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Long road ahead to ending hunger, malnutrition (Column: Active Voice)

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The UN Goals (SDGs) incorporate zero as one of the 17 targets to be achieved by 2030 for a sustainable future. The criticality of this goal lies in the fact that removing -- and -- from the is intertwined with the other goals such as ending poverty, providing universal quality education and promoting lifelong learning, sustainable economic growth and employment, good health and well-being.

Any failure to achieve the zero target by 2030 will result in the other SDGs not being fulfilled and impede social progress in the

Looking at the progress the has made so far on eradicating hunger, there has been a global decline in the number of undernourished people from 900 million in 2000 to 775 million in 2013, rising to 777 million in 2015 and estimated to have increased to 815 million in 2016. This recent increase is largely due to the deterioration in the prevalence of undernourishment in and Southeast

According to the latest estimates of the and Agriculture Organisation (FAO), the proportion of population that is undernourished in increased from 20.8 per cent in 2015 to 22.7 per cent in 2016; and in Southeast Asia, it increased from 9.4 per cent in 2015 to 11.5 per cent in 2016. In terms of the number of undernourished people, has 224 millione, accounting for 25 percent of 815 million undernourished population of the world. On the other side, Southeast has nearly 74 million undernourished people, accounting for about 9 per cent of the total undernourished population of the world (FAO, 2017).

Other sub-regions of Asia, for instance, East and South Asia, together account for nearly 51 per cent of the total world population of the undernourished. While, owing to the large population size, there is a predominance of the undernourished people in these regions, the countries here have also shown an improvement in their security status which has decreased the number of undernourished people from 178.4 million in 2010 to an estimate of 145.5 million in 2016 in East Asia, and from 271.4 million in 2010 to 266.8 million in 2016 in South (FAO, 2017).

While strong economic growth and low and stable inflation have resulted in increased security in East and South Asia, and has, consequently, led to a decline in the extent of undernourishment in these regions, factors such as climate-related supply shocks and conflicts and violence -- and sometimes a combination of the two phenomenon -- have affected regions like Sub-Saharan Africa and Southeast Asia, and have worsened the in these regions in recent years.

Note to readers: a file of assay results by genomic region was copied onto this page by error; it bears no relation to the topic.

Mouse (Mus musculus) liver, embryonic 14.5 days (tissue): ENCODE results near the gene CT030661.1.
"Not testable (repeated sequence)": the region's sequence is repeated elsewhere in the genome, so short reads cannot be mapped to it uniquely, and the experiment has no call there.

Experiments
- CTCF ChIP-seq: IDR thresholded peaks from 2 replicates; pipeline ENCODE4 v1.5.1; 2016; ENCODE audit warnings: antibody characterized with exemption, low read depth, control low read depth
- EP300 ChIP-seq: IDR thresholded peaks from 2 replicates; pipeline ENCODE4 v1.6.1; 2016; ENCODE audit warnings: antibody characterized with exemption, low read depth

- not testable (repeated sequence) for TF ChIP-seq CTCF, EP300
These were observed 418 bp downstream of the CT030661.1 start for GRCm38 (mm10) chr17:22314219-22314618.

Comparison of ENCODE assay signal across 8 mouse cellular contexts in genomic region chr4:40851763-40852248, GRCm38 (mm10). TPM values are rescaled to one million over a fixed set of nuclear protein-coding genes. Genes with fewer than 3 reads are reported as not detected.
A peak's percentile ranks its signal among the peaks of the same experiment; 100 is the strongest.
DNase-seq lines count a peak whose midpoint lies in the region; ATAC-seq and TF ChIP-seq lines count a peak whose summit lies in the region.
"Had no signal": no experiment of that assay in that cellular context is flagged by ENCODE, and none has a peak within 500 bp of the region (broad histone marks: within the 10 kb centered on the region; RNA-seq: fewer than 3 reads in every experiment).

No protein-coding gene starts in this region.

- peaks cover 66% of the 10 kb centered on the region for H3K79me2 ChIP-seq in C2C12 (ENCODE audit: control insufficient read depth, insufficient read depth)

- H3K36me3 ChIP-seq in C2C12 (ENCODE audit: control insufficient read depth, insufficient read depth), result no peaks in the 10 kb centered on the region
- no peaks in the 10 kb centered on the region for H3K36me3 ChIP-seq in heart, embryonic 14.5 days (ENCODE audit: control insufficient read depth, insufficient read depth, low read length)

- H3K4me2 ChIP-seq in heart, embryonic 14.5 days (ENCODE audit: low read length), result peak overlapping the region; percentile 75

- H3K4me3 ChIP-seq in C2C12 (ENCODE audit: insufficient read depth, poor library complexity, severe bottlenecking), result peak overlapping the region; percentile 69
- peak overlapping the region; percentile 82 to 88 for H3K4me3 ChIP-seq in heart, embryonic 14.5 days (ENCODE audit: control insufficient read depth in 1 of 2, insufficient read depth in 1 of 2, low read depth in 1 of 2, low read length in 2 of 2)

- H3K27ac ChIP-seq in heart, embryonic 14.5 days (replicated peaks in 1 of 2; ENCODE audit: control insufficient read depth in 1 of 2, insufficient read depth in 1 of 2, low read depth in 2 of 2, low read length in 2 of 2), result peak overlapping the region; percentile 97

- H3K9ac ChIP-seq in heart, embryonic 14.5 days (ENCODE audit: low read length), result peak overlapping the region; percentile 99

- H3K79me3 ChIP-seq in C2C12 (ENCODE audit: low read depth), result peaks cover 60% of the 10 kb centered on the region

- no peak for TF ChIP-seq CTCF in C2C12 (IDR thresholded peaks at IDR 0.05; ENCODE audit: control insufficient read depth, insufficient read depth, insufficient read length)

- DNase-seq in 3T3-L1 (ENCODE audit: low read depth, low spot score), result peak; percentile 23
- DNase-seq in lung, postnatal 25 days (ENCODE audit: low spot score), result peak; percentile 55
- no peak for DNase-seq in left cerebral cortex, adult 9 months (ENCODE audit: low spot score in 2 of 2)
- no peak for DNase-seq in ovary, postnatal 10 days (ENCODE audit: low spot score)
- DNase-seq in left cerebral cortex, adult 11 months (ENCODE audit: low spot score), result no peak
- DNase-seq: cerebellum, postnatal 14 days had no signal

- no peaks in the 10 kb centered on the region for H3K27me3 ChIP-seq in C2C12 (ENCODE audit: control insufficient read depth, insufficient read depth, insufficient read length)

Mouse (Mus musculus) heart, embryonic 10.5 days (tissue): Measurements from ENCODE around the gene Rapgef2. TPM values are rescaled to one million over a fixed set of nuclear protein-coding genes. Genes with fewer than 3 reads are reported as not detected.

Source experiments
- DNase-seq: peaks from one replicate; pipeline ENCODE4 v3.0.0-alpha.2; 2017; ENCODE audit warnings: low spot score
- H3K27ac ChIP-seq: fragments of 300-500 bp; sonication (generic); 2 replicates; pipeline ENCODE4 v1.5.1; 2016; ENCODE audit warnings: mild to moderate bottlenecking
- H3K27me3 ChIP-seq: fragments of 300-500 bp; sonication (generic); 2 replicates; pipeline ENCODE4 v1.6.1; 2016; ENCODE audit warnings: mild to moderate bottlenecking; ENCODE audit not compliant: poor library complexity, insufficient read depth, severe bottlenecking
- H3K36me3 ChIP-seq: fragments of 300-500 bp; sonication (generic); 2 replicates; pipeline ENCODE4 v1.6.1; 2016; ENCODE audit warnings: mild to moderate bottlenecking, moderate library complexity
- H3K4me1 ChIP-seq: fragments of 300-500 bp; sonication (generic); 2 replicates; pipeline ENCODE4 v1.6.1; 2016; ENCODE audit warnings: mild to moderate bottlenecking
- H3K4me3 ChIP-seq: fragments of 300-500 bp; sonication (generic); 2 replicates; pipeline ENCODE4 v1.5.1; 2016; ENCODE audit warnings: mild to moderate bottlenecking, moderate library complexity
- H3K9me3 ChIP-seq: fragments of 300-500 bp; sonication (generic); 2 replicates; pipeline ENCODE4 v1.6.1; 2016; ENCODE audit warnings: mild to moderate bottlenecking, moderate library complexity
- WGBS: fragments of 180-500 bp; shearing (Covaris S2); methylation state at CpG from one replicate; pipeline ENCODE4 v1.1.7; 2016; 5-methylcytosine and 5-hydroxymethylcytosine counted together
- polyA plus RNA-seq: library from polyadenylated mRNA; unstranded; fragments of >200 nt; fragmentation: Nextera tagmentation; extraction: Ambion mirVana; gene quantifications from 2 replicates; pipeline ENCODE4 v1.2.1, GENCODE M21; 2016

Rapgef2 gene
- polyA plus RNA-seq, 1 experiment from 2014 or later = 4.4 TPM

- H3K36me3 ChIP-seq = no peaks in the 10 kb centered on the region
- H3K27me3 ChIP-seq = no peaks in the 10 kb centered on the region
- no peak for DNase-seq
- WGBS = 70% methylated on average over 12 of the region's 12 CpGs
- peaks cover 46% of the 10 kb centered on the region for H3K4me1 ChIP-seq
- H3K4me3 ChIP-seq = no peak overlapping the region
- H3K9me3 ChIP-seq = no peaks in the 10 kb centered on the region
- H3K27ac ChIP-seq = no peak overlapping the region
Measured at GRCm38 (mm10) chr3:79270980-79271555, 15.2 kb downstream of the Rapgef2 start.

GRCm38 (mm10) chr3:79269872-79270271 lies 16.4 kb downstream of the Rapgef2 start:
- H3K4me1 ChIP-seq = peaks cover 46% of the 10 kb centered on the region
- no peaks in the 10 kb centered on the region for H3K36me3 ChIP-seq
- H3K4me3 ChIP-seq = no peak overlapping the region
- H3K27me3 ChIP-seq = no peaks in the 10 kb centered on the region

In Southeast Asia, since countries such as Thailand, Myanmar, Indonesia, Mongolia, Timor-Leste and suffered production losses in agriculture due to the poor weather conditions linked to the El Niño phenomenon, revamping the agriculture sector to make it less vulnerable to climatic extremities can minimise the and prevalence of undernourishment. Currently, efforts are on in these countries to make the agriculture sector more climate resilient. However, the vulnerability of the sector to weather-related supply shocks needs to be addressed on a more urgent basis by scaling up programmes to mentor and educate farmers, improve water management systems, scale up research and development efforts on high-yielding crop varieties, and also develop and storage facilities that can withstand typhoons.

Moreover, efforts should also be stepped up to bring in and targeted safety nets. To implement these programmes, public and private investment in must be ensured, along with an enabling an institutional

Countries in Sub-Saharan Africa which have been affected by adverse weather conditions linked to El Niño, along with the increased number of violent conflicts, face rising from disrupted and, consequently, increasing levels of undernourishment of its people. The devastating effects of conflicts have been severe in countries such as Nigeria, and Somalia, where 15.8 million people face In addition to the detrimental effect conflicts have on the severity of food insecurity, there is a growing concern in these countries on the conflicts which are triggered by the presence of food insecurity and

Though the target of zero hunger doesn't seem unachievable, there is a long road which leads to it. Addressing the concerns of distraught farmers affected by adverse weather conditions or by providing assistance to the population affected by conflicts, is very critical for achieving food and nutrition security. The returns on the investment in transforming the agricultural sector and in is definitely greater than being trapped in the vicious circle of food insecurity and conflicts. While a strong economic growth potential is necessary for lowering the prevalence of undernourished in the and sub-regions, solutions for weather-related externalities and conflicts are also necessary for achieving zero hunger in the world.

(is chair, Institute for Competitiveness, The views expressed are personal. He can be contacted at and tweets @kautiliya. Deepti Mathur, at large with has contributed to the article)

--IANS

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(This story has not been edited by Business Standard staff and is auto-generated from a syndicated feed.)

First Published: Tue, July 31 2018. 12:08 IST
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